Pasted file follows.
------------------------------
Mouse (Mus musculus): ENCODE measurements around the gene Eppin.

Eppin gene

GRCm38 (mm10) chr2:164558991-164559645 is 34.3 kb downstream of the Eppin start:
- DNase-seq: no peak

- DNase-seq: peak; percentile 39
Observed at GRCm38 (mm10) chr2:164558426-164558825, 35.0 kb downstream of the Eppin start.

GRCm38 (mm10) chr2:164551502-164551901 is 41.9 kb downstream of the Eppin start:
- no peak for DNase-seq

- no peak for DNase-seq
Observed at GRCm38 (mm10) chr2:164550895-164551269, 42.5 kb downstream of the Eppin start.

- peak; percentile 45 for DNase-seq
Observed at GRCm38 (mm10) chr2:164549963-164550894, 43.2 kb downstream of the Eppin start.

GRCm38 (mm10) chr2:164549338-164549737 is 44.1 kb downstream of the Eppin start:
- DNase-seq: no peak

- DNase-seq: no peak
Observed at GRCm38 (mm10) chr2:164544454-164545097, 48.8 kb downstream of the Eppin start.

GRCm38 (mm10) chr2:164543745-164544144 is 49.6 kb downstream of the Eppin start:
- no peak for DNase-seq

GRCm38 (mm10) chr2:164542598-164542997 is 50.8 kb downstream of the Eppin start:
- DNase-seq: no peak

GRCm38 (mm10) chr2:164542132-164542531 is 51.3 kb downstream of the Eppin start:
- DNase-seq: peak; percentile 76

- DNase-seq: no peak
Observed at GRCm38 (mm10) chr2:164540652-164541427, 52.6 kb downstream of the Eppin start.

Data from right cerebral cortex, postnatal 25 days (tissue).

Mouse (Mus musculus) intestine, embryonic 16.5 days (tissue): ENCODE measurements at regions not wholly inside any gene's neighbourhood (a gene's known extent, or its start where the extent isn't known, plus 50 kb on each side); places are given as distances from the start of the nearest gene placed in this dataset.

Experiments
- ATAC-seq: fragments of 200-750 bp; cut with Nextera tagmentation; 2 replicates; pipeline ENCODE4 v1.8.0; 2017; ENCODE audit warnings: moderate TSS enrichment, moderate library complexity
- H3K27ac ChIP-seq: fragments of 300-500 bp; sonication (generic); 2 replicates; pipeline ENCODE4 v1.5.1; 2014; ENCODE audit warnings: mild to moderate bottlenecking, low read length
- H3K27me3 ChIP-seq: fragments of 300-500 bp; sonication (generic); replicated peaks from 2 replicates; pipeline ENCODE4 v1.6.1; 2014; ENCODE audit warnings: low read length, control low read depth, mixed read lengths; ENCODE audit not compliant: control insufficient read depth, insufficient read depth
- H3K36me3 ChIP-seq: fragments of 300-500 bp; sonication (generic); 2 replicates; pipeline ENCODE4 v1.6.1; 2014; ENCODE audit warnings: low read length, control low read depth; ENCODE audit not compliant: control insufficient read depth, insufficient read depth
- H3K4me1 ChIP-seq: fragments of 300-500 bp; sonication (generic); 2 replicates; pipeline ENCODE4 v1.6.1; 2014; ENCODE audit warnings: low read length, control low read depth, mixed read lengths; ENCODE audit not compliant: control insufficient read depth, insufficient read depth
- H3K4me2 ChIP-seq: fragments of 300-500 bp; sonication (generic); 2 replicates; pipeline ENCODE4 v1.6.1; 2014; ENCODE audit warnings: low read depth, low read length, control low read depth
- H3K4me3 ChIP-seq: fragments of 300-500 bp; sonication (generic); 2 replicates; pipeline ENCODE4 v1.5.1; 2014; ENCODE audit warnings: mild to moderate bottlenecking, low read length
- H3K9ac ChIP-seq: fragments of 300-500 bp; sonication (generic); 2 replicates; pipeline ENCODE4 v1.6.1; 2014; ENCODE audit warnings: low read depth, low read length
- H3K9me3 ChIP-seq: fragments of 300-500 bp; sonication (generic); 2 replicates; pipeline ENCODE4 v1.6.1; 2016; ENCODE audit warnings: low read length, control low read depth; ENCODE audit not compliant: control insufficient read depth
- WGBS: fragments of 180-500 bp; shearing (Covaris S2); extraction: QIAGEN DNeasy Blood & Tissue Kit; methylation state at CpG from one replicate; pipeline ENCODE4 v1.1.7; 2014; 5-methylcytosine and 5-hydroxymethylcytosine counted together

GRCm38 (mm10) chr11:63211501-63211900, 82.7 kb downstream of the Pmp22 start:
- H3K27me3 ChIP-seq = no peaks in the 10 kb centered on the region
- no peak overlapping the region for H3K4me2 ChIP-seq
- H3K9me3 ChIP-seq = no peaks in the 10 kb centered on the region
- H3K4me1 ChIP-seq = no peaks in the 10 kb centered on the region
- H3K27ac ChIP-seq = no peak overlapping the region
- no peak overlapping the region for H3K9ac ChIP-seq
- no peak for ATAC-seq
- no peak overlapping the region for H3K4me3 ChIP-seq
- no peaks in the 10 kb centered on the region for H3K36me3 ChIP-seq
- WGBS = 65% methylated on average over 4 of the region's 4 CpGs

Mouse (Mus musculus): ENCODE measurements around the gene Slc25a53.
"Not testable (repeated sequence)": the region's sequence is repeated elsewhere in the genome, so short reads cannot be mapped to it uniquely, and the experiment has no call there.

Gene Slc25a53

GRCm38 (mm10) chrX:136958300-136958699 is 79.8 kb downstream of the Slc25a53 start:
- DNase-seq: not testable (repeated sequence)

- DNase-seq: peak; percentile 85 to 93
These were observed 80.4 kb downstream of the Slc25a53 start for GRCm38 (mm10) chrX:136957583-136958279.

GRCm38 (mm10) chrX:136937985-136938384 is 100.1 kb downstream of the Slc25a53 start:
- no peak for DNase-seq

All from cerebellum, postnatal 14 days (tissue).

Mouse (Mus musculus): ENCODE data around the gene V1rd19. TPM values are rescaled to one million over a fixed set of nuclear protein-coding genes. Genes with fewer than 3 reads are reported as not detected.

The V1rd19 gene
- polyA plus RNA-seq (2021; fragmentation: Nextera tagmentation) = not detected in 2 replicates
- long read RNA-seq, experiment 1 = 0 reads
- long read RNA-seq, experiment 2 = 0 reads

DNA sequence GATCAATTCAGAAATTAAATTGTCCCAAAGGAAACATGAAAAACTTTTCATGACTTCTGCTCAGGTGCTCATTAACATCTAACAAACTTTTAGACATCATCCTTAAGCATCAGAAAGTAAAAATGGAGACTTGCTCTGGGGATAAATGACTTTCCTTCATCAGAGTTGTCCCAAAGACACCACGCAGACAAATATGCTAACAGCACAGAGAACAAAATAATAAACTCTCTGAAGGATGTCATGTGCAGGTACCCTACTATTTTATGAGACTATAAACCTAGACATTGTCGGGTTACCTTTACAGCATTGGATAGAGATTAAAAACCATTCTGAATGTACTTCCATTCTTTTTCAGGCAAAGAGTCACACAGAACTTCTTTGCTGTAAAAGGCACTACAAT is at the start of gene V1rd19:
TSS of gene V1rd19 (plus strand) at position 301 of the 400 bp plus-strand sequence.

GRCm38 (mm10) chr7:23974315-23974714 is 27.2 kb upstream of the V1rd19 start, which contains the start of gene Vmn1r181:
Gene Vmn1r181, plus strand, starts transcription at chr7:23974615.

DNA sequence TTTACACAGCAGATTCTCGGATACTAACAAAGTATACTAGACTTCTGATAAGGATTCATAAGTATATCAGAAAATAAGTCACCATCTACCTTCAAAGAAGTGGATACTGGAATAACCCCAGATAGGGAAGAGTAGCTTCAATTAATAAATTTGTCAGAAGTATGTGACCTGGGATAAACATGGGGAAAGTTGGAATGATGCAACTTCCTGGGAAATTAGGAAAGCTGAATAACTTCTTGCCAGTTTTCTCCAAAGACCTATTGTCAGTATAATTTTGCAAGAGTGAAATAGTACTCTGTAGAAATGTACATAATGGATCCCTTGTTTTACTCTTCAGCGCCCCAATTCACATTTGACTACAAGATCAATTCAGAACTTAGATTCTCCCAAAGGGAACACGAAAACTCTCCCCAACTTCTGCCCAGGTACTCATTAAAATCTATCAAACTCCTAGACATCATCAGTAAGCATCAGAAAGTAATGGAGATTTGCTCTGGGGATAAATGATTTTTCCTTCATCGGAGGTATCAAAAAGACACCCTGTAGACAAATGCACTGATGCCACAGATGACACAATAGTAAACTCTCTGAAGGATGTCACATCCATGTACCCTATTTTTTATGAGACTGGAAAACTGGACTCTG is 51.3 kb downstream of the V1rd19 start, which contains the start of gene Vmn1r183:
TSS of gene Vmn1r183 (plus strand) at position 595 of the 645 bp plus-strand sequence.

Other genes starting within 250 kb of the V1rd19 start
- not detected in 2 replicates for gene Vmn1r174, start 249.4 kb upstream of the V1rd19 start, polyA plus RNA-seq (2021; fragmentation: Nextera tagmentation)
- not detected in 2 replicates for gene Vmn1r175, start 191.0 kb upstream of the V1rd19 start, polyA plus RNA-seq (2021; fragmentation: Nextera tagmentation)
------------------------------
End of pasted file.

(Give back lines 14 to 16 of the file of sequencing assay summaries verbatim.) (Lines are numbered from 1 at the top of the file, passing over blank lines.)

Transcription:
- DNase-seq: no peak

- DNase-seq: no peak
Observed at GRCm38 (mm10) chr2:164544454-164545097, 48.8 kb downstream of the Eppin start.